The Wildwood that Elizabeth Cook comes from is in Central Florida, not South Jersey.

"People say to me, 'If you're from Florida, where'd you get that Southern accent?' They don't realize Florida is a Southern state," said Cook, who plays the Sellersville Theater on Wednesday. She was sitting on a bar stool in an alleyway behind an Austin bar on a sunny afternoon during the South by Southwest Music Festival recently.

"I say, 'When you go to Florida, where do you go, the beach?' " said the singer-songwriter. She's also Monday-Friday drive-time host on Sirius/XM satellite radio's Outlaw Country channel. "You don't find my people there. My people are inland, where there are watermelon groves and tomato farms. My daddy was a welder. He went to jail for running moonshine, and when he got out of jail, he met my mom."

Cook has country music in her blood. Her parents' family band featured her mother on mandolin and father on upright bass. She went to school to be an accountant and moved to Nashville in 1996 to take a job with Price Waterhouse. That career path didn't take.

"That sucked," she says, and after a year of crunching numbers, she got offered a songwriter's job with a publisher on Music Row, "and I took it, for a giant pay cut."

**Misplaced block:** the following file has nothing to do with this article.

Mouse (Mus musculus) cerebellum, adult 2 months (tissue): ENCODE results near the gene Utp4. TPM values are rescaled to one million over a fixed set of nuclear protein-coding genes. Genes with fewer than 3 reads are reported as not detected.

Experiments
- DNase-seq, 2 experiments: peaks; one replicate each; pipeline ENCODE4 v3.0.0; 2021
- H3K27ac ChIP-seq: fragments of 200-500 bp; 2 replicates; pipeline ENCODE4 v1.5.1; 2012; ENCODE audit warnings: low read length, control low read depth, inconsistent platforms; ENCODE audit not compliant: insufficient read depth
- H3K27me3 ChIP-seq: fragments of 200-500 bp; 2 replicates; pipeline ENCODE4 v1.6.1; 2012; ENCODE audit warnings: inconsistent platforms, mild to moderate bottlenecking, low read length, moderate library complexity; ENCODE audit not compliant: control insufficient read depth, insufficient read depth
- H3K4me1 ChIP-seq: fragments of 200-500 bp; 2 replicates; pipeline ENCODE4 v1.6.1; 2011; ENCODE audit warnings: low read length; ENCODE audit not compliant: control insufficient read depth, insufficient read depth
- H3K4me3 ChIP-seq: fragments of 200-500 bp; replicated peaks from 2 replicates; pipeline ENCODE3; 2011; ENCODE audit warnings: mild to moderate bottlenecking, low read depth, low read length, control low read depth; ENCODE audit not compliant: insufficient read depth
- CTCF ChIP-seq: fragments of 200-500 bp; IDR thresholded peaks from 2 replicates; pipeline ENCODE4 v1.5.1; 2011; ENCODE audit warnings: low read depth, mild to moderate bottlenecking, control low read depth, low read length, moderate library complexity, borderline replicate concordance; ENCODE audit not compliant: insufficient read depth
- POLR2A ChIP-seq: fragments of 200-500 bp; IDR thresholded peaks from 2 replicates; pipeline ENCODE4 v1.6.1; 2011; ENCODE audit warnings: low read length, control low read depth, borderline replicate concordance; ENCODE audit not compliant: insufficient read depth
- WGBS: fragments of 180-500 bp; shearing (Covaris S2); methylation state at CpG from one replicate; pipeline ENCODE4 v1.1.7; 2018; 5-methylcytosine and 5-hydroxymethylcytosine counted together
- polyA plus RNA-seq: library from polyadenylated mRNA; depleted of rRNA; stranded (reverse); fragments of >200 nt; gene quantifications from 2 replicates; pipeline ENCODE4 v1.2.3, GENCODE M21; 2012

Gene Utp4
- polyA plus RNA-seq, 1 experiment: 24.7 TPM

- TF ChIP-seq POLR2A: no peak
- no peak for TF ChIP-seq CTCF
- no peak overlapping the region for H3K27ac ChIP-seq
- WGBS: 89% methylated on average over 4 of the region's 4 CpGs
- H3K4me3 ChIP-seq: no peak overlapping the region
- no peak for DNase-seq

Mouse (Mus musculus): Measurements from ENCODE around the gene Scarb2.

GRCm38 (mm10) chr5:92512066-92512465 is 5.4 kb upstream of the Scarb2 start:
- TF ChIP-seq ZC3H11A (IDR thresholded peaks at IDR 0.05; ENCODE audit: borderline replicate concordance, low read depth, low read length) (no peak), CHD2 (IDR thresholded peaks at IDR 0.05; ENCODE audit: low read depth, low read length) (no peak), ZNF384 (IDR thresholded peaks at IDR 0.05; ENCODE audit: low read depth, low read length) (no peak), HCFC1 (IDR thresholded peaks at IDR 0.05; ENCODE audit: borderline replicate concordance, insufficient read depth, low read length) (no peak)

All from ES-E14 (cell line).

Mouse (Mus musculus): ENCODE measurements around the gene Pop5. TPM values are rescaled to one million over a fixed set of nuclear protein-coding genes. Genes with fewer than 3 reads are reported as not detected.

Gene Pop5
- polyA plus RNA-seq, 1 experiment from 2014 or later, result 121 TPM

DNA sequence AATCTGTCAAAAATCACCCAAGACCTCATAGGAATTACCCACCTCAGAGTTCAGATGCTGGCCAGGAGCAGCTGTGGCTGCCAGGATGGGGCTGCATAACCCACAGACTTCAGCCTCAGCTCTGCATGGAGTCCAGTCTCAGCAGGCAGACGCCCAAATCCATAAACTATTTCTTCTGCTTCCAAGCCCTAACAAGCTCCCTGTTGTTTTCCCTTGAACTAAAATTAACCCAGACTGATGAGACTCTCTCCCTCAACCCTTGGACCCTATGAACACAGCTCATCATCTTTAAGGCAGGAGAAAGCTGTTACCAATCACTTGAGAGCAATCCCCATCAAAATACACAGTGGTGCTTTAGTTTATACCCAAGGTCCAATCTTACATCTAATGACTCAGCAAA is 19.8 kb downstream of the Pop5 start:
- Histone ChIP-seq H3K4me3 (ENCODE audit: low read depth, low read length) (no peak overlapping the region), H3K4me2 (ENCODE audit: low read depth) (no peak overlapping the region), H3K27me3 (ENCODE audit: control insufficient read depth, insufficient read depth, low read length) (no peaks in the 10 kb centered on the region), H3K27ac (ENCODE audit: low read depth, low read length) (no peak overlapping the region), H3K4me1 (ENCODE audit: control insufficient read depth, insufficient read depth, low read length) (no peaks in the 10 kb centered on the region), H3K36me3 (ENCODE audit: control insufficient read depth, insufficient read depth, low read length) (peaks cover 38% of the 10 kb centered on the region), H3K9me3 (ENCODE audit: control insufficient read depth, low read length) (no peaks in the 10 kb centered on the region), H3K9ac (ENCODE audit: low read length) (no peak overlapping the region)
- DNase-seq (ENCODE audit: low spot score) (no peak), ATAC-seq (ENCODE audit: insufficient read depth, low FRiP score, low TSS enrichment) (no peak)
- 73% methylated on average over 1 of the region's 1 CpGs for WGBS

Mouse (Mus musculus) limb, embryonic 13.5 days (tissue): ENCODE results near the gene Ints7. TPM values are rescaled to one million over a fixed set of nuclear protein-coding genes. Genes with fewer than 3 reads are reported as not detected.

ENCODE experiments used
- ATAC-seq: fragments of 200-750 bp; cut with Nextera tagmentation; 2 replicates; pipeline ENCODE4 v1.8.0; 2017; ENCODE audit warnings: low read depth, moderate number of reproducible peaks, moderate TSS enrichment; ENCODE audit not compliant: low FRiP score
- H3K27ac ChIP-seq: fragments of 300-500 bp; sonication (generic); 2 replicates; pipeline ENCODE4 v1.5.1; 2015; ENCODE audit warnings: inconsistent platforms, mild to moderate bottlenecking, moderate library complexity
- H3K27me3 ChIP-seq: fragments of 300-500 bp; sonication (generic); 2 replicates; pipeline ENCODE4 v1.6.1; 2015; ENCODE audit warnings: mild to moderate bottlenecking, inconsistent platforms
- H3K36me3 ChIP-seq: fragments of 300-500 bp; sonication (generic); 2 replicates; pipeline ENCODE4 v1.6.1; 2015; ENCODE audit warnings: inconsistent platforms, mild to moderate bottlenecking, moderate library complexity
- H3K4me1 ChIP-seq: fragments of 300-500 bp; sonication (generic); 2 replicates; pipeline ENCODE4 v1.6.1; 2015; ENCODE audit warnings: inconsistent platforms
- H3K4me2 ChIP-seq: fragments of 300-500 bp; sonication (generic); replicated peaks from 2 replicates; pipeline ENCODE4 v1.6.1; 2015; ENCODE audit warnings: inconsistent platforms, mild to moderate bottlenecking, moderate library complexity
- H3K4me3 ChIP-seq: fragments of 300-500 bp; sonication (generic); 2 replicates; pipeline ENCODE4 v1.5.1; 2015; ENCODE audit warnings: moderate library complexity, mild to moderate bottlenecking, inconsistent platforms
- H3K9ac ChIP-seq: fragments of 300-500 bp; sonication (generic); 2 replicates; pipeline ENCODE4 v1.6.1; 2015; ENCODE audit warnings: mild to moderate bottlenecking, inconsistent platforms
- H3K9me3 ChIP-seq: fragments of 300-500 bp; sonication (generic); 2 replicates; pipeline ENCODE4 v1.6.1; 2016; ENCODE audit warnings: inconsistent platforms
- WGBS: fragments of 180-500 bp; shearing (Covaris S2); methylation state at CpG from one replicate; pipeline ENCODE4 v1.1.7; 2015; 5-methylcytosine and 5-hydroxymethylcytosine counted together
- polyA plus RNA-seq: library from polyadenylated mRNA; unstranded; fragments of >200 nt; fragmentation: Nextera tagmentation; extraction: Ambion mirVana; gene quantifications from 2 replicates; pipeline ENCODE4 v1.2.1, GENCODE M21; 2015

Her father's profession provides the title of Cook's crackling new album, Welder, which producer Don Was helmed between jobs working on the Rolling Stones' Exile on Main Street outtakes and putting together a Fleetwood Mac tribute album for Target. "He has an excellent console-side manner," says Cook, 37, who's married to Nashville songwriter Tim Carroll. "Very wise. He speaks softly, but when he talks everyone listens."

Welder is a musically varied collection that mixes lighthearted and downright goofy fare with the seriously smart and soulful. The former category includes the singalong "Yes to Booty" and slinky "El Camino," which Cook says is a song "about being with a guy who is just so totally inappropriate that you don't want your friends to know."

The album includes the gripping "Heroin Addict Sister," about which Cook, who has 10 half-brothers and sisters, says, "I've decided I don't want to say anything about it except what's in the song." Welder closes with the haunting "Till Then."

The satellite-radio gig fell in Cook's lap when she went to New York to promote her 2007 album Balls at Sirius headquarters. Program director Jeremy Tepper heard her sweet and tart Central Florida twang and asked, "Do you want a radio show?" She said no. But Tepper prevailed, and two years on, Cook's still getting up early for her 6 a.m. weekdays for her show, Apron Strings, spinning Hank Williams and David Allan Coe (and Elizabeth Cook), while, as the Sirius ad copy hypes it, offering a scintillating mix of "music, recipes and household cleaning tips."

"I've got to say I've enjoyed it," Cook says. "I call it regressive talk radio, because I have nothing to say."